Congress: 1, SEC: 0
By John Thackray
Like a terrier with a rat in its jaws, Congress refuses to let the issue of derivatives accounting drop.
Bowing to congressional criticism of the new derivatives disclosure requirements, SEC chairman Arthur Levitt agreed to take an extraordinary step back. In
late April, he announced that the rule's impact would be studied a year
hence instead of three years, as originally planned. In letters to Sen.
Phil Gramm (R-Texas) and Rep. Michael Oxley (R-Ohio), Levitt further promised
that in the future the SEC would do a much better job of analyzing the economic
impact of its proposed regulations. Levitt was eager to be in compliance
with the National Securities Markets Improvement Act, which was passed last
year, and which Gramm's Subcommittee on Securities has accused of ignoring
when framing its derivatives disclosure rules.
If Levitt imagined that this conciliatory gesture would silence critics
on the Hill, he was wrong. An aide to the senator noted that the letter
did not really address Gramm's demands-a pilot study and a much more credible
cost estimate of compliance. Says the aide: "We are still waiting for
a substantive response from them."
Compliance costs are perhaps the most polarized disagreement. The senator and his staff have faith in some users' testimony that the SEC's $8,000
average annual cost is between 10 and 100 times below true costs. This is
a tricky figure to arrive at, because it is a negligible increment for a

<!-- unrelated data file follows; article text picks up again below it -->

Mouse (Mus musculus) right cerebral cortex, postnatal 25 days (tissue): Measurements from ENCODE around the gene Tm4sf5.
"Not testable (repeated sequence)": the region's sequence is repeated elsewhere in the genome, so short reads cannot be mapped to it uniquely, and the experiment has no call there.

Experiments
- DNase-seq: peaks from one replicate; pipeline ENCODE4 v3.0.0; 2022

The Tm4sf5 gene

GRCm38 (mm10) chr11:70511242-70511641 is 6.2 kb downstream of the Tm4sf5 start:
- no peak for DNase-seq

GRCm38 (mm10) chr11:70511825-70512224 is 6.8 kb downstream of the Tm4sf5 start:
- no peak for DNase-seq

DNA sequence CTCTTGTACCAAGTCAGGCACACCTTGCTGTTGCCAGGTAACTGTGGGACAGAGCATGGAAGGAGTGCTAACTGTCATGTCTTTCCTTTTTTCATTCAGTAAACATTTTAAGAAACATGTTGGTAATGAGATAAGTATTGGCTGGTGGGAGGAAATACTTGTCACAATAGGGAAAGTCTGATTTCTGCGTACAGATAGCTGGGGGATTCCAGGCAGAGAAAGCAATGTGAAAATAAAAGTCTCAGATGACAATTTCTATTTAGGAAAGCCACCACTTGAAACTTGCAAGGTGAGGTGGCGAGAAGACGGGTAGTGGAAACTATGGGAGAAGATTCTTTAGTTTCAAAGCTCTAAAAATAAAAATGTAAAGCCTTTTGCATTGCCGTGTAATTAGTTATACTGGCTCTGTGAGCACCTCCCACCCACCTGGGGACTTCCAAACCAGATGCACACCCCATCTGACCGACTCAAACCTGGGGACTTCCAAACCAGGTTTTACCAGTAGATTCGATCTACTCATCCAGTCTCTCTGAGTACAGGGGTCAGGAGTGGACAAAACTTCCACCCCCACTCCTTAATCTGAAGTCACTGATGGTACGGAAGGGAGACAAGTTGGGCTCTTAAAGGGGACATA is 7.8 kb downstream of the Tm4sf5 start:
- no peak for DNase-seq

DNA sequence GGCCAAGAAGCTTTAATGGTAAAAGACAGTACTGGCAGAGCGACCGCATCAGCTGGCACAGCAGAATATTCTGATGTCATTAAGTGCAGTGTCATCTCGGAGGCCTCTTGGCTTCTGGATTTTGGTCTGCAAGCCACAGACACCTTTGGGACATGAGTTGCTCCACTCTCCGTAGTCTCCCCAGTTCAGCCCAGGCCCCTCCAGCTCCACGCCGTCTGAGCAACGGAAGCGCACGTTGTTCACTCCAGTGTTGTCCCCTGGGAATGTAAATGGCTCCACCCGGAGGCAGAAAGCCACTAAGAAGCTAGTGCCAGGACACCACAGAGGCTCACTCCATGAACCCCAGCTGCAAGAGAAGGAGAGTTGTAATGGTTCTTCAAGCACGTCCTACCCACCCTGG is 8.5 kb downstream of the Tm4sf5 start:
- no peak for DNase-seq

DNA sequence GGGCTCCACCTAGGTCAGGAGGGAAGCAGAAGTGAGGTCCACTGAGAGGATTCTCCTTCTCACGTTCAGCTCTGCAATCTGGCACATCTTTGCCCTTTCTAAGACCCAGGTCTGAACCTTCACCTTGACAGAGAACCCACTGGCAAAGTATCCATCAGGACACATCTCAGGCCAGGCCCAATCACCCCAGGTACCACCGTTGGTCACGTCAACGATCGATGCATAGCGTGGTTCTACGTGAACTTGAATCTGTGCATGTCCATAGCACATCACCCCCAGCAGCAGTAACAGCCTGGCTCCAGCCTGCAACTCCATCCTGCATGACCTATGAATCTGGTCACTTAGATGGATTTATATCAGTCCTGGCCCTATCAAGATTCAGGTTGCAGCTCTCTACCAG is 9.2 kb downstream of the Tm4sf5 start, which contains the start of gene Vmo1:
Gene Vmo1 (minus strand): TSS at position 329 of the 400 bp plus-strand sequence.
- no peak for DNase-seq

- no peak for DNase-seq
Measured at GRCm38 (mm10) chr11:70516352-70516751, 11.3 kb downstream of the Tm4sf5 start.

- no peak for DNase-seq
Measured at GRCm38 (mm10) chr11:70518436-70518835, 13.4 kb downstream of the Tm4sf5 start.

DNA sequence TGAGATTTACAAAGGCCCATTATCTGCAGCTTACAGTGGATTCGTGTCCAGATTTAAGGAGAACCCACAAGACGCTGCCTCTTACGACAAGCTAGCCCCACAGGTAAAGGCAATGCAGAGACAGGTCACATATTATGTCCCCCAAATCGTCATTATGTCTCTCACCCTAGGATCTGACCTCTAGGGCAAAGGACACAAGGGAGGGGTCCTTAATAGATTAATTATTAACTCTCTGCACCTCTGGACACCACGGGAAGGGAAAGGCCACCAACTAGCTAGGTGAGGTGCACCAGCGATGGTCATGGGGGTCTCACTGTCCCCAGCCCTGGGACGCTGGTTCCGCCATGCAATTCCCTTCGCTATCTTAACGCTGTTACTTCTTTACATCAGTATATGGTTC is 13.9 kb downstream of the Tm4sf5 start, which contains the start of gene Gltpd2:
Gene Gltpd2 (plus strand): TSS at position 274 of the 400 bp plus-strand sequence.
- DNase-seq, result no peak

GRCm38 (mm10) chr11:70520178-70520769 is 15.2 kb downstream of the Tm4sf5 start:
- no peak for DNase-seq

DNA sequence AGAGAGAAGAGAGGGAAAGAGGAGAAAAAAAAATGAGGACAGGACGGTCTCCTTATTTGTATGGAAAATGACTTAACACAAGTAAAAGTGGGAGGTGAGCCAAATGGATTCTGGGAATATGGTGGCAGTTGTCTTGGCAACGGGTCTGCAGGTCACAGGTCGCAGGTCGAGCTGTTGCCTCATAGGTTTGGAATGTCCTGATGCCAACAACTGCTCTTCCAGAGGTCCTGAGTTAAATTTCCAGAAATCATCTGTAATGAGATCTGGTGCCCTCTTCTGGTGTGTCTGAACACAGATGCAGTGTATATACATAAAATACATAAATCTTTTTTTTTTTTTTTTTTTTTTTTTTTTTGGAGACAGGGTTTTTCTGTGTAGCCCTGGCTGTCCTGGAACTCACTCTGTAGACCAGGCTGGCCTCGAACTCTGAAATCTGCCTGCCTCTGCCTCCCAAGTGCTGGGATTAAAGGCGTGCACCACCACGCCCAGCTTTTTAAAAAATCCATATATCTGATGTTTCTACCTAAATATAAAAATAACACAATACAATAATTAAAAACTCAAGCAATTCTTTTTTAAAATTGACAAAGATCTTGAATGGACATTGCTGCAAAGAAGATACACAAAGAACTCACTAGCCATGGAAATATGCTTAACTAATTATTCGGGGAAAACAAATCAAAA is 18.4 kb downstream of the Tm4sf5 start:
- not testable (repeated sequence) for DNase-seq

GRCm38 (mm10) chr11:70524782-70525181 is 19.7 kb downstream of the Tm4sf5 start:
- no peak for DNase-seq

company that is already doing intensive risk management analysis and colossal
for one that has to install a derivatives accounting system from scratch.
"Eight thousand dollars is where it stands at the moment," says
an SEC spokesman.
This standoff could be broken sometime soon. Appropriations season will
open in a few months, during which the SEC's budget will be under review.
Says Gramm's aide: "This will give us a vehicle to bring up the matter."
It is not just the SEC that has to fear Gramm's flack. He's fired a salvo across the bow of the FASB's proposed derivatives accounting rules, warning
in a letter that "the FASB would be making a mistake with serious consequences
for the financial markets." The FASB project (five years in the making)
will almost certainly fail to make its June 30 deadline. Maybe October.
And maybe then it won't be a set of rules but, instead, yet another exposure
draft, followed by more public hearings and debate in which preparers will
gain ground over the needs of users of financial statements.
'Suitability' Rules Rile Brokers
The "d" word remains one of the most politically charged in
the English language, as the Broker-Dealer Sales Practice Committee of the
North American Securities Administrators Association (NASAA) found out last
month. For the past two years a NASAA team from this body of 65 state and
provincial securities regulators has been working on an update of several
existing NASD standards on dishonest and unethical sales practices that
bear on investment suitability. Failure to toe the line on suitability can,
in theory, give the regulators power to pull a broker/dealer's license.
The NASAA gave birth to an exposure draft that it imagines really noncontroversial. Then bam! It got hit with an overwhelming negative response from groups
such as the Security Industries Association, the Public Securities Association,
the Investment Company Institute and Merrill Lynch. "We were surprised